The last stop on our extended tour of church musical genres takes us to contemporary gospel music. Our guides are the Rev. J. Bass, minister of music for both Dickinson’s New Vision Church and New Directions M.B.C., and William Stinson, who sings with the local group Vernon J & Greater.

Popular music of this kind has never been easier to find. Just look on iTunes, Pandora and Its hits are annually nominated for both Grammy and Dove awards. And, of course, it is a Sunday staple at many local churches.

“As a musician, songwriter, singer and choir director, I consider myself to perform a mix that lies between traditional and contemporary,” Bass said. “As I continue to attend gospel music conferences, what I have realized is that even those we now consider traditional were considered contemporary by their own generation.”

As church music goes, contemporary gospel may lie in the midrange of difficulty. Bass said that being able to read musical notation, even to sight read it, was very helpful, but that a number of celebrated performers had instead played by ear alone.

“While singing from a hymnal can be soul stirring, the free-flowing expressions of being able to sing contemporary gospel music can have a great impact,” he said. “You aren’t limited to the paper. Most choir directors use the opportunity to season the contemporary music as he/she sees fit.”

That improvisational aspect can transform a standard arrangement into something more like jazz and less like classical choral music.

Stinson said that when an entire church adopts it, the experience can be transformational. It also tends to turn public performances into instant churchwide singalongs.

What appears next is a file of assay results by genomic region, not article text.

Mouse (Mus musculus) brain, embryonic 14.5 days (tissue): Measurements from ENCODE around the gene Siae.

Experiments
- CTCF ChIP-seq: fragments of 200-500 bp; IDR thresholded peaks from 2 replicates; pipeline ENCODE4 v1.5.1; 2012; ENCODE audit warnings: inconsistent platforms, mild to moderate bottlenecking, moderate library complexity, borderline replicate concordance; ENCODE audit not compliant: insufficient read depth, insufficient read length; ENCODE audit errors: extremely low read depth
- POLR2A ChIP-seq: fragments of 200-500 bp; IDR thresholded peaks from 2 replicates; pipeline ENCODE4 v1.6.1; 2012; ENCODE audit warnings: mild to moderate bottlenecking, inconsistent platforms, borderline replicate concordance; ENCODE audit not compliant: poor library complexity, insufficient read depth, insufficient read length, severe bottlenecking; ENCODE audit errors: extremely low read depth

“In the moment, everything just looks brighter,” he said. “The songs mean things to people. It’s personal and they tend to sing along. It can’t be explained, but it can bring you through. The feeling of the Holy Spirit is amazing, refreshing. It overcomes you.”

Stinson said most musicians he knows are more likely to play this form by ear than to conduct a note-for-note correspondence from sheet music.

As for the origins of this popular genre, there is no consensus on any specific source.

“I don’t know that we can put a time stamp or even label a founder,” Bass said. “The message is the same, but there are always very gifted, talented, anointed songwriters and gospel artists who are finding new innovative ways to express the timeless message of Jesus Christ’s coming, burial, resurrection, ascension and soon-to-come return.”

By the way, if I missed a musical form in this series that your church enjoys, please let me know.

At a glance

J. Bass and William Stinson’s recommended contemporary gospel artists

LOCAL: Sheldon Isaac and Walking by Faith, Herman Solomon and the Galveston Citywide Chorale

NATIONAL: Donald Lawrence, James Hall, Ricky Dillard, Tye Tribbett and Kirk Franklin, Fred Hammond, Zacardi Cortez

Next week

Meet the new director of Galveston’s St. Vincent House.

Rick Cousins can be reached at

(1) comment

Lars Faltskog

While gospel is beautiful and uplifiting, I certainly don't have the vocal style for it. However, it is a joy to hear.

Have I missed a column write-up regarding contemporary praise music, similar to what is heard on KSBJ? I've attended churches (some rather small) that use that kind of style, yet it seems as though only the band and vocalists in the band have the toehold on participation. That is, there's usually only one "frontperson" vocalist.

So, is there such venue that exists, but they encourage more of the congregants' participation? I would certainly be interested in joining.

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